First Complete Brain of a Dinosaur Revealed After Scientists Find ‘Perfectly Preserved’ Skeleton

SANTA MARIA, Brazil — The first complete brain of a dinosaur has been unveiled by scientists. Weighing less than a pea, it belonged to a meat eater that walked the Earth 233 million years ago. Named Buriolestes schultzi, it is an ancestor of the long necked sauropods — the most colossal of them all.

Amazingly, the perfectly preserved skeleton of the ferocious dinosaur included the braincase, enabling a precise reconstruction of its gray matter. Stunning computer images reveal regions involved in coordination: sight, smell, intelligence, and even reproduction.

The remarkable discovery sheds fresh light on the evolution of the biggest land animals that ever lived.

“The brain is a window into its behavior — and intelligence,” paleontologist Dr. Rodrigo Muller, of the Federal University of Santa Maria, tells South West News Service.

The findings show Buriolestes was an athletic and skilful hunter. It had better eyesight than smell. And it was not as smart as the Tyrannosaurus Rex or even today’s birds. The pet sized creature weighed about 14 pounds. It was small but vicious, similar in stature to a fox. Its sharp, curved teeth and claws would have ripped lizards and primitive mammals to shreds, as well as the young of other dinosaurs. It also ate insects.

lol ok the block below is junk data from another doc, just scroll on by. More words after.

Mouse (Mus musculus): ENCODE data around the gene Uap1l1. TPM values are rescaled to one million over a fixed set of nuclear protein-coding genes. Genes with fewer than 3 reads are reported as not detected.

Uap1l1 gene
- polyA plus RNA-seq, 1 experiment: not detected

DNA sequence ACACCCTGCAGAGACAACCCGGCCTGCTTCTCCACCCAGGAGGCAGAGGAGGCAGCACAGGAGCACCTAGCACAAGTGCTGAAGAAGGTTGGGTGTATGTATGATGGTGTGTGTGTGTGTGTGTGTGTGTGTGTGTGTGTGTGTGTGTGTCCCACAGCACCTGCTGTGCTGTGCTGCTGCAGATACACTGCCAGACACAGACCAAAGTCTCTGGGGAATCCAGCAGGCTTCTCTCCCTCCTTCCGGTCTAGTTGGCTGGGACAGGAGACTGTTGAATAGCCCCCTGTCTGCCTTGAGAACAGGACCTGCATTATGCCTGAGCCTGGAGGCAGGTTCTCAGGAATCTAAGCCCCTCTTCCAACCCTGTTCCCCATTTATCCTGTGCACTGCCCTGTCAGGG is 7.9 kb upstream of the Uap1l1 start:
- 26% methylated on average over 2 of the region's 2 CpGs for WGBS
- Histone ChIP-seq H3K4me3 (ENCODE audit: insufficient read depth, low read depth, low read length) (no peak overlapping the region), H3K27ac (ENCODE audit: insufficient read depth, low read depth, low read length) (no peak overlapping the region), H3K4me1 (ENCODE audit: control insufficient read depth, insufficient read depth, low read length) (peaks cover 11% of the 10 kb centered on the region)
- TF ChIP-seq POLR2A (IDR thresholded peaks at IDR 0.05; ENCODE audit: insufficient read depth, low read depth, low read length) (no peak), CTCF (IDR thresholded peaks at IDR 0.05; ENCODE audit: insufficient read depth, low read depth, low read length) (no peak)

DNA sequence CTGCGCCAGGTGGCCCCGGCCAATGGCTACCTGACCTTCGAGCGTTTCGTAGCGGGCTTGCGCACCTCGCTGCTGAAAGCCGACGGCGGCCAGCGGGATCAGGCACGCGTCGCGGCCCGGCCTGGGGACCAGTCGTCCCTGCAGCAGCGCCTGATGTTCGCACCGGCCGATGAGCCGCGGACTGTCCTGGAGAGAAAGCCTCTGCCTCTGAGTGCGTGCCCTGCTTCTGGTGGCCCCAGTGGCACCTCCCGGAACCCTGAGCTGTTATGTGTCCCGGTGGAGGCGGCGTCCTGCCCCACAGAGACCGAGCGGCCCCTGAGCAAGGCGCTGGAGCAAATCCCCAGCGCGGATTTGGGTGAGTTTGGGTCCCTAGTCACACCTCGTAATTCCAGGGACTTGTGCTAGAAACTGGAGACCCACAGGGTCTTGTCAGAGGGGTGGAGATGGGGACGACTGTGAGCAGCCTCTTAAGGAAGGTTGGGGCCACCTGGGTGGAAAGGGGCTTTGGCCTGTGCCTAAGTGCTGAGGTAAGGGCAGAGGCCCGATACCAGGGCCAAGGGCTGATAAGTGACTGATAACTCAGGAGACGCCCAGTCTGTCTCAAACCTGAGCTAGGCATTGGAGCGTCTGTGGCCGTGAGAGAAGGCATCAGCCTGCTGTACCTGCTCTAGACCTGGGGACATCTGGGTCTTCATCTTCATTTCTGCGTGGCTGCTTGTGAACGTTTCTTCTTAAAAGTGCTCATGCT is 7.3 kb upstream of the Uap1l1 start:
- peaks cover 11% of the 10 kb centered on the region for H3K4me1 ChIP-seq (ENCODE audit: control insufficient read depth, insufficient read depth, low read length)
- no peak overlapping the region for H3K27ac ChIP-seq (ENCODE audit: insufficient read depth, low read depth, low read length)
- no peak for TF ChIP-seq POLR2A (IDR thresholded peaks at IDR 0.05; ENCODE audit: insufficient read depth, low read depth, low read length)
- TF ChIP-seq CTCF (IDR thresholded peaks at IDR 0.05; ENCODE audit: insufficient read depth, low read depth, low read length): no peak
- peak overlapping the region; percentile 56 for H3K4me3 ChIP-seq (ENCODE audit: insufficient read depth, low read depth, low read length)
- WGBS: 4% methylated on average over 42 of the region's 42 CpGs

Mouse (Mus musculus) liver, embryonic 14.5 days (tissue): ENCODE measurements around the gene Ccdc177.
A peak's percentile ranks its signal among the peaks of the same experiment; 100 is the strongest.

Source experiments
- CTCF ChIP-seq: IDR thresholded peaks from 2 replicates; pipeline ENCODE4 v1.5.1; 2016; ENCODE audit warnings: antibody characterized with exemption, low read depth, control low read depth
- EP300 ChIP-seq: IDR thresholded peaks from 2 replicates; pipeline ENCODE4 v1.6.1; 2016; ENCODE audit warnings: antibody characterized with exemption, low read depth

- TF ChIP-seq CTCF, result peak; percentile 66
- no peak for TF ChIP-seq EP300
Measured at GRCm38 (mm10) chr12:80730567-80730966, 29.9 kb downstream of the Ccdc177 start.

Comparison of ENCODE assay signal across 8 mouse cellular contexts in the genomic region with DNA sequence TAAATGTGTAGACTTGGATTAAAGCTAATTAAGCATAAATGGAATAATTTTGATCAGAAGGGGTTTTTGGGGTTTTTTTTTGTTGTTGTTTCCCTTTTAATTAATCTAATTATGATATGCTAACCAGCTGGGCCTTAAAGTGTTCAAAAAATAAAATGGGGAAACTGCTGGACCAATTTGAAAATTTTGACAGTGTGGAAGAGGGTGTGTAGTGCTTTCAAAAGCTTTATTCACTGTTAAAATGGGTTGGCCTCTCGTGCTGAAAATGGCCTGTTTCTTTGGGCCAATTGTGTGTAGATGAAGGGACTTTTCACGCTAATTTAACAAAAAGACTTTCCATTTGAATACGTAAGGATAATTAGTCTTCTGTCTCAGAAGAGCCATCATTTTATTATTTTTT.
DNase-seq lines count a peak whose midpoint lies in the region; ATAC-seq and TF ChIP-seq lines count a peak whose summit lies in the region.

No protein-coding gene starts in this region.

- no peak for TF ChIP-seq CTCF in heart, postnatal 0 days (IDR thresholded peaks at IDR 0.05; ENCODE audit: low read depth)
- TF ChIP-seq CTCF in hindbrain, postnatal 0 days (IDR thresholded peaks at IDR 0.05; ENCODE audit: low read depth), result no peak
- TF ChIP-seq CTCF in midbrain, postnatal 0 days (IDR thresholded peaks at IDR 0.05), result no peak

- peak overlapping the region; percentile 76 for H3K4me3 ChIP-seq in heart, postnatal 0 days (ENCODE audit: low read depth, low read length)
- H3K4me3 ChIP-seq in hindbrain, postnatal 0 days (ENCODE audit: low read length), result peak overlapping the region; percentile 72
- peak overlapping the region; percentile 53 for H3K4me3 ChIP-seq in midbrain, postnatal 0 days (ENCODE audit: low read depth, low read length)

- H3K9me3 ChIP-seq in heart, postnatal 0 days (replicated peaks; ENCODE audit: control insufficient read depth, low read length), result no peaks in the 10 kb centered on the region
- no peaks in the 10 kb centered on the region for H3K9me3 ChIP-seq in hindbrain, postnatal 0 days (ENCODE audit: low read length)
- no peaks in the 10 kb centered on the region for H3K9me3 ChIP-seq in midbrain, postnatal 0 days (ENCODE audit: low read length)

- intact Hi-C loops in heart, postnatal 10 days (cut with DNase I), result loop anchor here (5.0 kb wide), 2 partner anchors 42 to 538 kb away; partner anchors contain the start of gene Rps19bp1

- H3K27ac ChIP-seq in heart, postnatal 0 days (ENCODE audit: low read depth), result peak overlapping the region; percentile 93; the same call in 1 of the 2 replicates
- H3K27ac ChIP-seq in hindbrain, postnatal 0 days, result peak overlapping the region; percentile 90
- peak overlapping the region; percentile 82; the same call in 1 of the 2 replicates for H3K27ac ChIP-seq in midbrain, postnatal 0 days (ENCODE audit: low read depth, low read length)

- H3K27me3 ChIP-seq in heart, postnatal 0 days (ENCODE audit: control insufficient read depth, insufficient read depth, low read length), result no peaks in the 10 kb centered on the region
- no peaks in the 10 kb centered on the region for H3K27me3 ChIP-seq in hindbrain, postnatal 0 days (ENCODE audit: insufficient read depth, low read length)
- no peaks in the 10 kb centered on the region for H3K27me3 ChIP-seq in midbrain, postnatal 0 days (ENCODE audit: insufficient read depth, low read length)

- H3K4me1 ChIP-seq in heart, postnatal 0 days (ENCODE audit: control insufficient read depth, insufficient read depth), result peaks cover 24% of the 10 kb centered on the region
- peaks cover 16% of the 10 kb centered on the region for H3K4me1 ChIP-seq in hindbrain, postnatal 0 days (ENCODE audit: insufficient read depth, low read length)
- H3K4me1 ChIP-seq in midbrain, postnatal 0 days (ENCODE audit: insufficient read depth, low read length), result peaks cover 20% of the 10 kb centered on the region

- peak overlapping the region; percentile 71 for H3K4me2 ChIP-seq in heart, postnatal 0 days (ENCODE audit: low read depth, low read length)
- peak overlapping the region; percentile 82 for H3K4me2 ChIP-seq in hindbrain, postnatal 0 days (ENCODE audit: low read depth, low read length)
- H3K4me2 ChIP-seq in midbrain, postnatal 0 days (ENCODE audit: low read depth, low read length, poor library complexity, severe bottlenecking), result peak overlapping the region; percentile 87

Buriolestes was hunted itself by the “killing machine” known as Gnathovorax. The ten foot tall dinosaur was the apex predator of the period.

“The brain of Buriolestes is relatively small, weighing about 1.5 grams (0.05oz) – which is slightly lighter than a pea,” says Muller. “The shape is primitive, resembling a crocodile’s. In addition, the presence of well developed structures in the cerebellum indicates the capability to track moving prey. Conversely, the olfactory sense was not good. Buriolestes hunted and tracked prey based on sharp eyesight rather than smell.”

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Source: Study Finds